How To Use a Gluten Free Flour Blend is the final post in this 12-part series on gluten free flour. We’ve covered 21 ingredients; flours, starches and binders, that gluten free cooks can use.
For this final post I’m sharing ways to find a gluten free flour blend you love, how to tweak recipes using a blend and when not to use a blend.
There are recipes that use a single flour such as socca made with chickpea flour and my chocolate chip cookie pizza made with quinoa flour. These are not the focus of this post but they’re great recipes that gluten free cooks should know about.
In this series these kind of recipes are covered in the specific post on those individual flours.
Tips For Finding a Gluten Free Flour Blend
Finding a flour blend you love is a game changer! It will likely work in 80-90% of all the foods you make. That will vary depending on what you cook but it makes life in the kitchen a whole lot easier.
If you haven’t found that flour blend yet, make finding it your top priority with these two criteria;
- Does the recipe work.
- Do you like the taste and texture of what you made. Even if your results are only “pretty good” you can keep tweaking as you learn.
Here are some things to keep in mind as you learn more about cooking with a gluten free flour blend.
- To mimic the properties of wheat flour you most often need a combination of different gluten free flours. No combination will ever work in every single recipe so start with easy recipes and don’t be discouraged.
- This limitless combinations of gluten free flour blends can feel overwhelming but it also means you can improve your baking. Set the bar high and expect to make things that are so good everyone in your house wants to eat the gluten free baking.
- Read the labels on flour blends and over time figure out what you don’t like. Pay attention and trust your tastebuds.
- Some flour blends will work in some recipes as a one-to-one substitute. That means you can make your old recipes and simply substitute a gluten free flour blend for the wheat flour. Consider that a win, but don’t try and make it work in every recipe (that’s just crazy-making.)
The Purpose of Flour in Cooking and Baking
Wheat flour has been used in baking for over 100 years so it’s the standard we use to compare. Flour is commonly used for three purposes:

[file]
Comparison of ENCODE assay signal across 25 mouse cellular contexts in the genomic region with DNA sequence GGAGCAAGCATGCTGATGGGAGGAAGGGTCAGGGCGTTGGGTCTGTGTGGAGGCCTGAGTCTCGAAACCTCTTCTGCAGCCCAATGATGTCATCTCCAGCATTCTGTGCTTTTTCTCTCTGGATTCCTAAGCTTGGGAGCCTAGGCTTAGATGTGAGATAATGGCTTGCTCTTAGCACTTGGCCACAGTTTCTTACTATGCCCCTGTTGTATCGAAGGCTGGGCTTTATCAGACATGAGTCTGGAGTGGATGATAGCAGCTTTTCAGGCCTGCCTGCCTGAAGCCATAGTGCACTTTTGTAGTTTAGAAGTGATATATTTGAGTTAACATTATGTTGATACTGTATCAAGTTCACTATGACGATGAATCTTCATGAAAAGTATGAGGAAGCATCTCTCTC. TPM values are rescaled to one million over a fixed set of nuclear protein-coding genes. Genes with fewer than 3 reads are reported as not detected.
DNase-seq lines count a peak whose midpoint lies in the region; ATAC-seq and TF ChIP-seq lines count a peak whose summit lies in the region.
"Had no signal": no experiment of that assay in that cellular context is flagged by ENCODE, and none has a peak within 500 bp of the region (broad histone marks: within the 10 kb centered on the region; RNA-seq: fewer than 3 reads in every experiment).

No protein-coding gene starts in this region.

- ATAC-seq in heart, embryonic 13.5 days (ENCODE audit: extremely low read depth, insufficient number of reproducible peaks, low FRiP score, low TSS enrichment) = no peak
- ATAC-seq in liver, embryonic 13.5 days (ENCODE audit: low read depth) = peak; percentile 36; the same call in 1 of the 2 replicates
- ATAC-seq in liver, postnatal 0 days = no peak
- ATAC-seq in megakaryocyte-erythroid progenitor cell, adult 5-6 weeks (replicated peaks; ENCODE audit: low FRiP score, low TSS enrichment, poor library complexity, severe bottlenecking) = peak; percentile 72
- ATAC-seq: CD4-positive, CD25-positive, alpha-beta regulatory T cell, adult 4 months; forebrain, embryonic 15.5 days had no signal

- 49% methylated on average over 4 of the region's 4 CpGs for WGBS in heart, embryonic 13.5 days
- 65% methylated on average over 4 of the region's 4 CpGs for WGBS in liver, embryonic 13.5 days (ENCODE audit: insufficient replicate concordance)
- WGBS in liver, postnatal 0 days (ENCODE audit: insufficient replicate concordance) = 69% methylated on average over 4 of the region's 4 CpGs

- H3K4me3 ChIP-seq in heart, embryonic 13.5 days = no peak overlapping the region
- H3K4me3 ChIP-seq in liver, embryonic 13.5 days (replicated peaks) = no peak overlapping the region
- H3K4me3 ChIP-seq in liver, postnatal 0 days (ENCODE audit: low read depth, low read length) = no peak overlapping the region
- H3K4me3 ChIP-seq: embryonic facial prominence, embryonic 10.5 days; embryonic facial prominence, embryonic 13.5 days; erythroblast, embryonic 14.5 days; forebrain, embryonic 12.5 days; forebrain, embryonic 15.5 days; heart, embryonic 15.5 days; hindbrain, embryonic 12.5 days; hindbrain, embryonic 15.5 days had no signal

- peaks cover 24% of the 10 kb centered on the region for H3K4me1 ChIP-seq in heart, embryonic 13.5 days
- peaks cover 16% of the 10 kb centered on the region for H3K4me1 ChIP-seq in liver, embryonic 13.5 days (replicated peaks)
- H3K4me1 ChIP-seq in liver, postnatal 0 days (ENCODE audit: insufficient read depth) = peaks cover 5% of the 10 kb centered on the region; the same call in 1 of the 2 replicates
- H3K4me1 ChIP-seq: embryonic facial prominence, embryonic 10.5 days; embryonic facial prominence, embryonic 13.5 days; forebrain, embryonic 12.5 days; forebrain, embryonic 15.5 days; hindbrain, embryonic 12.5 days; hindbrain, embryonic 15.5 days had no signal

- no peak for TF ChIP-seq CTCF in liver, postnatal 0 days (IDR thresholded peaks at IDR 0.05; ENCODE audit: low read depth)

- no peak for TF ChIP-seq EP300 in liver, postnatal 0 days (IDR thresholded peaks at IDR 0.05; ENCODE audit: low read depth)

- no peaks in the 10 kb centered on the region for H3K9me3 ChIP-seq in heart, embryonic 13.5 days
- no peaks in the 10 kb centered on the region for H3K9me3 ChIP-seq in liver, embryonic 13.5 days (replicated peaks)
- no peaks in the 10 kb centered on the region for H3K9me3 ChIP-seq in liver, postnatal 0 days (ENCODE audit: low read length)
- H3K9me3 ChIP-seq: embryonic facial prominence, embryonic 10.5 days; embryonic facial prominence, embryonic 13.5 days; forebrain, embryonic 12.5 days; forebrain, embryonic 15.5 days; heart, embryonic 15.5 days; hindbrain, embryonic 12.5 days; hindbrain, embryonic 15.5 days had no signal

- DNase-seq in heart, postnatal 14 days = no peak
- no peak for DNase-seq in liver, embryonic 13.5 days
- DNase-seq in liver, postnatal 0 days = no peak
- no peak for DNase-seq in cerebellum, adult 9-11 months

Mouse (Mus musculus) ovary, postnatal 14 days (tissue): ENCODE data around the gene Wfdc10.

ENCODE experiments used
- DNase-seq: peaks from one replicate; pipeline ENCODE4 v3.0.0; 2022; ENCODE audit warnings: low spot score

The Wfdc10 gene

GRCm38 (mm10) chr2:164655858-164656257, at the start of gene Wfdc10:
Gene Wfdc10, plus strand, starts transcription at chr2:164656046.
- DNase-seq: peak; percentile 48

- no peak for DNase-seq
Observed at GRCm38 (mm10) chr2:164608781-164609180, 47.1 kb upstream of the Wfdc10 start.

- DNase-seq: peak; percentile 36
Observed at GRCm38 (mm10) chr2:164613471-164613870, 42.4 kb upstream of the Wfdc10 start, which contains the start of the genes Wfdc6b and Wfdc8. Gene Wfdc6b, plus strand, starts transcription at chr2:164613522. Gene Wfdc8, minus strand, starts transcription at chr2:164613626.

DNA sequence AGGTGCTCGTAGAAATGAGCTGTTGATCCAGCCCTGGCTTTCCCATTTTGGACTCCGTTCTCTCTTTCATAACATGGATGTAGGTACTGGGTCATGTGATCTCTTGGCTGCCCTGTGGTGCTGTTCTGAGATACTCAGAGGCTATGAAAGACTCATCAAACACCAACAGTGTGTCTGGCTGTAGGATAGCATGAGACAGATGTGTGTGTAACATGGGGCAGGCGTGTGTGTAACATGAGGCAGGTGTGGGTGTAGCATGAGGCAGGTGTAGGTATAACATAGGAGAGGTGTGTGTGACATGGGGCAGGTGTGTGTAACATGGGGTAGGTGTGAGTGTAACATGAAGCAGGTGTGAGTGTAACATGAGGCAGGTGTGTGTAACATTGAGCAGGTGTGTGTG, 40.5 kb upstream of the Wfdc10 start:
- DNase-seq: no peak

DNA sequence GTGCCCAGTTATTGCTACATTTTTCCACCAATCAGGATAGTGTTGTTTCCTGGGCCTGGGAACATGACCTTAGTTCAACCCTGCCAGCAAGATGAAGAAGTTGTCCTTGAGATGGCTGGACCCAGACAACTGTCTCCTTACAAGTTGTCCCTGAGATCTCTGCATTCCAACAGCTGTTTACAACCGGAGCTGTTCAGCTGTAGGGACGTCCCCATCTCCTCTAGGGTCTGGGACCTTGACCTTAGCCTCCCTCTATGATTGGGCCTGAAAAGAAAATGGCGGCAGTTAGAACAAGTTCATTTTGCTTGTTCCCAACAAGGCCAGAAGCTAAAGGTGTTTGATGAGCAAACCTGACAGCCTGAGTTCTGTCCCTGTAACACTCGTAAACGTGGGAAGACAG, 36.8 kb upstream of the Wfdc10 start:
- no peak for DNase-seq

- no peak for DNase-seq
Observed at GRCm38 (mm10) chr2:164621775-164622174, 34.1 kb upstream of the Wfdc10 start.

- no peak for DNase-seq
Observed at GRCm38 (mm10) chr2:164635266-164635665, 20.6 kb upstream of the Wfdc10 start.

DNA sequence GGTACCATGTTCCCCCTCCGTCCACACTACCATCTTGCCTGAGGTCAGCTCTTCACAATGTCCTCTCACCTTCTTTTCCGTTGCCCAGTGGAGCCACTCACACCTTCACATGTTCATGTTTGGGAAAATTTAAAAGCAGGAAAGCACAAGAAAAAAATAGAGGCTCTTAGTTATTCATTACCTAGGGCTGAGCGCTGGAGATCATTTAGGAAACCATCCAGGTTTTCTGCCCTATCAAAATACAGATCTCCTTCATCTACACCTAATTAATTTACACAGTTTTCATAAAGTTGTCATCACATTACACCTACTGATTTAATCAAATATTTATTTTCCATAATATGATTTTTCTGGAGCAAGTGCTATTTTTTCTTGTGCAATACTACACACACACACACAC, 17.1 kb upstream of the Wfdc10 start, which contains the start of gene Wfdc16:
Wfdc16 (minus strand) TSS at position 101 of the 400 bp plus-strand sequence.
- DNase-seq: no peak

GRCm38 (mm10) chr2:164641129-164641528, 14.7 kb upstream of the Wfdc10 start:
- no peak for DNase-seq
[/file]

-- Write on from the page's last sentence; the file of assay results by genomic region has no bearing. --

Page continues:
- To thicken sweet and savoury sauces, gravies, soups & stews
- It coats meat and vegetables for frying or baking
- To build structure in baking
Knowing this helps us understand why one replacement flour (or blend) may work better than another in a specific recipe, and then not work in another one.
Building structure in baking is the biggest challenge for gluten free cooks. Thickening and coating is best achieved without a gluten free flour blend. You can learn more about that in the recipe description in these posts:
- Best Gluten Free Breading For Chicken
- Battered Fish and Chips
- Chinese Chicken Balls with Plum Sauce
- Calamari with Ancho Chile Mayo
Understanding Gluten Free Flour Blends
Gluten free flour blends are typically made up of two or more different flour and starch combinations. With over 20 flours available, a handful of starches and maybe a binder the combinations are endless. The percentages of each ingredient also varies so a basic understanding will serve you well.
The table below is an example of 11 different recipes that bloggers across the web are using successfully. You don’t need to try them all, this is simply to help you appreciate the differences and why recipes calling for a generic ‘gluten free flour blend’ are going to give different results.
You can find more details in this post, 11 Gluten Free Flour Recipes and can learn about recommended percentages for different flours in this post, Downloadable Gluten Free Flour Guide.
Homemade vs Store Bought Gluten Free Flour Blends
There’s no right or wrong and you can do both but here are a few things to consider about making or buying a flour blend.
|Homemade Flour Blend||Store Bought Flour Blend|
|-less costly per cup||-convenient and readily available|
|-more flexibility adjusting for different recipes||-more costly per cup|
|-requires more ingredients to be stocked in your pantry||-will not work in every single recipe known to man, but could be perfect for 80-90% of your baking|
PIN for later…
Learning How To Substitute Gluten Free Flours
There are many reasons we need to learn how to substitute with different ingredients. These are some of them:
- Other dietary restrictions and preferences in your family
- To recreate an old favourite recipe
- Tweak a successful gluten free recipe to be closer to your old favourite
- To try and new flour that could improve your baking
- When you’ve run out of one ingredient
- Those times you can’t find a specific ingredient and you’re not going to any more stores! (We’ve all been there.)
- To add to your existing flour blend for any reason
- To slowly use up some random flour you bought to make some specific recipe
There are no rules, just guidelines. Here are 3 tips to help you learn about different flours more quickly:
- Pay attention to what you like and dislike. Keep notes if that helps.
- Experiment with recipes you make over and over. I do this with my banana muffins.
- Do head-to-head comparisons in the form of a pancake tasting or a baking spree. I often make two recipes of my granola bars side by side with different flours or blends. I also do this kind of comparison in my cooking classes making homemade pasta and even pizza dough.